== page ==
July 5, 1996
A pair of recently signed exchange agreements between the Republic of Armenia and two California universities have set the stage for a busy spring on Armenia’s farms.
The agreements, developed through the initiative of the Armenian Technology Group (ATG), involve the School of Veterinary Medicine of the University of California at Davis, the School of Agricultural Sciences and Technology of the California State University at Fresno, and the Armenian Academy of Agriculture, which operates under Armenia’s Ministry of Food and Agriculture.
The signing ceremonies took place in California in October 1995 during a visit by Armenia’s top agricultural officials. In addition to meeting with university administrators, Minister Ashot Voskanian and Deputy Minister Ishkhan Mardirossian toured several farming and dairy operations in Central California’s agricultural heartland. In Fresno, they were hosted at a reception in the home of Vahan and Anoush Chamlian.
The agreements are part of a larger effort by ATG to improve animal and public health in Armenia. Since the disintegration of the Soviet Union, livestock herds in the newly independent republic have been decimated by shortages of feed and a breakdown in the system of disease control throughout the Caucasus region. Armenian farmers have been forced to slaughter thousands of animals facing starvation or infection. The prospects for Armenian agriculture, however, have begun to turn around. The coming year promises to be the most productive yet since Armenia underwent a sweeping land privatization program in 1991.
Representatives of ATG, a California-based non-profit organization dedicated to promoting Armenia’s agricultural self-sufficiency, are hoping that Armenia’s new links to the University of California at Davis and the California State University at Fresno will help Armenians apply the advances of American agriculture to the specific challenges of the republic, especially with respect to the meat and dairy industries.
“We do not want to repeat the management errors of the 20th century dairy industry in Armenia,” explained Dr. Jack Morse, a veterinarian from Turlock, California, and an ATG board member. “In Armenia, we should start implementing the 1990s approach to dairy management to move the republic straight from the 1930s- and 1940s-era systems that they have now to the techniques of the 21st century.”
One element working in Armenia’s favor is a legacy of top-notch scholarship in the agricultural sciences. ATG’s executive director, Varoujan Der Simonian, notes that Armenia’s veterinarians and agronomists have a solid grounding in the research of their respective fields and are receptive to new ideas. The emphasis now is on applying the tools and technologies available in the West.
“After 70 years of totalitarian rule, our country is now open to the Western world,” said Deputy Minister Ishkhan Mardirossian. “We are very anxious to see what is done in every field.”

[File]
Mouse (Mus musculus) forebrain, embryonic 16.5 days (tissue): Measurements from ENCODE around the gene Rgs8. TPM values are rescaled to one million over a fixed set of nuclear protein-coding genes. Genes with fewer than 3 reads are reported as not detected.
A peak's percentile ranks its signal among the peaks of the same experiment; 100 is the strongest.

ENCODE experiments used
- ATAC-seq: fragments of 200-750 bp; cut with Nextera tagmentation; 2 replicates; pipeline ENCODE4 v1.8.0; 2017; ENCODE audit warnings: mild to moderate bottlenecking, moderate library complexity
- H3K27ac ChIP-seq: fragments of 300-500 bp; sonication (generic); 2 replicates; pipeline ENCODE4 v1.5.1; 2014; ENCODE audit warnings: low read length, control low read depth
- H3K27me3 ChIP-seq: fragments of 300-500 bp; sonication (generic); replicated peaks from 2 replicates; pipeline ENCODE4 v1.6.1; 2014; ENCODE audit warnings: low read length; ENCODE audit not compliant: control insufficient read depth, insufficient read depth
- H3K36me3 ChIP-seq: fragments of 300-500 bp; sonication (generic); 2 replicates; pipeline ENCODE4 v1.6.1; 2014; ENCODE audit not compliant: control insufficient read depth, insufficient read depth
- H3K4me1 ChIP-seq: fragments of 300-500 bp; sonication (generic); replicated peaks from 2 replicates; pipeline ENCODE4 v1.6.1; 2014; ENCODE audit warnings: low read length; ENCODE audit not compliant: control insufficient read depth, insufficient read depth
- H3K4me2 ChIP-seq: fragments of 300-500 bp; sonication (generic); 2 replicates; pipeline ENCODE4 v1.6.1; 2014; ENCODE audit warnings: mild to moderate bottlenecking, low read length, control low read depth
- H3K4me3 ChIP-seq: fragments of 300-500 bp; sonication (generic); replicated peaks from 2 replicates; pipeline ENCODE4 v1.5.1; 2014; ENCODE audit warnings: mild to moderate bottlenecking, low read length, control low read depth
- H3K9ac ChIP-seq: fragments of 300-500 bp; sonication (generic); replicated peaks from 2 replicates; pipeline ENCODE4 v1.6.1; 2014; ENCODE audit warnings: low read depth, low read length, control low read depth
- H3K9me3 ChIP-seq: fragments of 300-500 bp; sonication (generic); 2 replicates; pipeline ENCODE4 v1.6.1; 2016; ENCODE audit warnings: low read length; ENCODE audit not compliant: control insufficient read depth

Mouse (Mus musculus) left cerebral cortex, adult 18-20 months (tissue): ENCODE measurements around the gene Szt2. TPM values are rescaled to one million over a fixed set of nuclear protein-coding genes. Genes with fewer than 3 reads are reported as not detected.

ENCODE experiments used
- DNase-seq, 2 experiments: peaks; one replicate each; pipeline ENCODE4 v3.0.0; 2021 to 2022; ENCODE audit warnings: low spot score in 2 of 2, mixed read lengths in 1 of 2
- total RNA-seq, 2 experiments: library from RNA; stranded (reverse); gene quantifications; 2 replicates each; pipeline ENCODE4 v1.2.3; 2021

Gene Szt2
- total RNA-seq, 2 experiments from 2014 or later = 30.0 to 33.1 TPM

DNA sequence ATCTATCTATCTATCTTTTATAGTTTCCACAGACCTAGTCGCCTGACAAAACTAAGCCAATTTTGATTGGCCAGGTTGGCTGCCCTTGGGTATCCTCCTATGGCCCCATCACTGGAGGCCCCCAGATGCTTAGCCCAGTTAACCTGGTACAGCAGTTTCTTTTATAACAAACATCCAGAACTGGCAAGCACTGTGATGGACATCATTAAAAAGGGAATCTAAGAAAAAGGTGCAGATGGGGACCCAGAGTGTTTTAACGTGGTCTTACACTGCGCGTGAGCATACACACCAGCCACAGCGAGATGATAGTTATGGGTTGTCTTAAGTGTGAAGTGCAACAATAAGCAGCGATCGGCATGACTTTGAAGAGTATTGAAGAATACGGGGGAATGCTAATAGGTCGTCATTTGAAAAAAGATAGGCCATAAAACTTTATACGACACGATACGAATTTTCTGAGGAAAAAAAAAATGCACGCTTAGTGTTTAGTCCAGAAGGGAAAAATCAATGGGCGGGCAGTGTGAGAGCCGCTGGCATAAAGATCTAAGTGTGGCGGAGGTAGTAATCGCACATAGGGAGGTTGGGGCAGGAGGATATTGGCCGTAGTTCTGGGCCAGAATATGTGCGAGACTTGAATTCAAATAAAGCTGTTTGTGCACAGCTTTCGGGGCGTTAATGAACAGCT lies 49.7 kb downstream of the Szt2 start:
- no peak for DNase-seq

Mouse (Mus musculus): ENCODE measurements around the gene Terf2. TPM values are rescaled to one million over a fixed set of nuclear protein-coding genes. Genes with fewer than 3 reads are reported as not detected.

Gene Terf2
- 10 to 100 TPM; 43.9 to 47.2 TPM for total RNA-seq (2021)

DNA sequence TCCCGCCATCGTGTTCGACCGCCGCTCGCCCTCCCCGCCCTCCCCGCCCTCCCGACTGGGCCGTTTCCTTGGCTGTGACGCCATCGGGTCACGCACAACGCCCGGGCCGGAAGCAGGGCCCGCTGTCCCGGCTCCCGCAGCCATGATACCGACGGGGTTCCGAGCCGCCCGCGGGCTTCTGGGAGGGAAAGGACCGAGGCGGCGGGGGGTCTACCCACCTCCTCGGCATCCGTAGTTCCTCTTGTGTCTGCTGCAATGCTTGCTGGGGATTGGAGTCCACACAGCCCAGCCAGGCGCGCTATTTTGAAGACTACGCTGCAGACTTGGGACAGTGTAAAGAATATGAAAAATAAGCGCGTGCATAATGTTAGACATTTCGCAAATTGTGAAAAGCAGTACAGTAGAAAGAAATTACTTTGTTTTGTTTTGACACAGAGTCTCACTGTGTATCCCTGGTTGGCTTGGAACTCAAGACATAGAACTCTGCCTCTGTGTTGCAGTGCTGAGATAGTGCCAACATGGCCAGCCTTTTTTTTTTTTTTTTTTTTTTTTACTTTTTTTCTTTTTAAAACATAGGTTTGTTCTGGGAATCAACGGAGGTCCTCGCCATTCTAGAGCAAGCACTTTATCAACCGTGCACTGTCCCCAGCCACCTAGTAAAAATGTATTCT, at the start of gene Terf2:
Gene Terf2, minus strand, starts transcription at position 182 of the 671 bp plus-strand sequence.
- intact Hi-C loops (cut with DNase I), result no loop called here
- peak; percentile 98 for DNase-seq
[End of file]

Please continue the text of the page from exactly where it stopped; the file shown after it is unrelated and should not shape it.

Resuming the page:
The recently concluded agreements will give Armenians an opportunity to draw on the expertise of two of America’s leading centers in the agricultural sciences. Through the exchange program with the University of California at Davis, Armenian professors and graduate students will participate in joint research projects with their American colleagues, and will be exposed to the latest techniques for the control and prevention of diseases affecting both livestock and humans. This spring, a group of University of California veterinarians will travel to Armenia to analyze the problems facing Armenia in the area of animal/public health. Armenia’s cooperation agreement with the California State University at Fresno will likewise facilitate the exchange of research and faculty members.
ATG is working to ensure that the new program of scholarly exchange fits into a broader effort to rebuild Armenia’s meat and dairy industries, and remedy the republic’s chronic shortage of animal feed. In December 1995, an ATG delegation visited Armenia to evaluate the needs of local agriculture and to lay the groundwork for the implementation of the sister university programs. ATG signed an agreement of cooperation with the Ministry of Food and Agriculture designed to strengthen Armenia’s private farming sector. In addition, the ATG delegation met with U.S. Ambassador to Armenia Peter Tomsen, as well as with officials from the U.S. Agency for International Development (AID) and the U.S. Department of Agriculture, to coordinate assistance activities.
This spring, funding from AID will enable ATG to plant 10,000 acres of Armenia’s highlands with specially selected varieties of American alfalfa seed. The varieties have been chosen after several years of testing by ATG to determine which strains of alfalfa are best suited to conditions in Armenia.
The hay harvested from the spring planting will help launch a network of model dairies and livestock operations being set up by ATG and the Armenian Ministry of Food and Agriculture. ATG’s core of volunteer specialists and Armenian officials are hopeful that their efforts will soon pay off in increased meat and milk production for Armenia’s population.
The animal/public health project is one of several programs that ATG has implemented in Armenia in the agricultural sector since its creation in 1989. ATG has received grants from the U.S. Agency for International Development, the United Nations High Commissioner for Refugees, and the Lincy Foundation.
For more information about how you can help Armenia’s farmers, contact the ATG office at (559) 224-1000 or by e-mail (firstname.lastname@example.org). Tax-deductible donations can be sent to ATG; 1300 E. Shaw, Suite 149; P.O.Box 5969; Fresno, CA 93755-5969.
You may also donate to ATG online.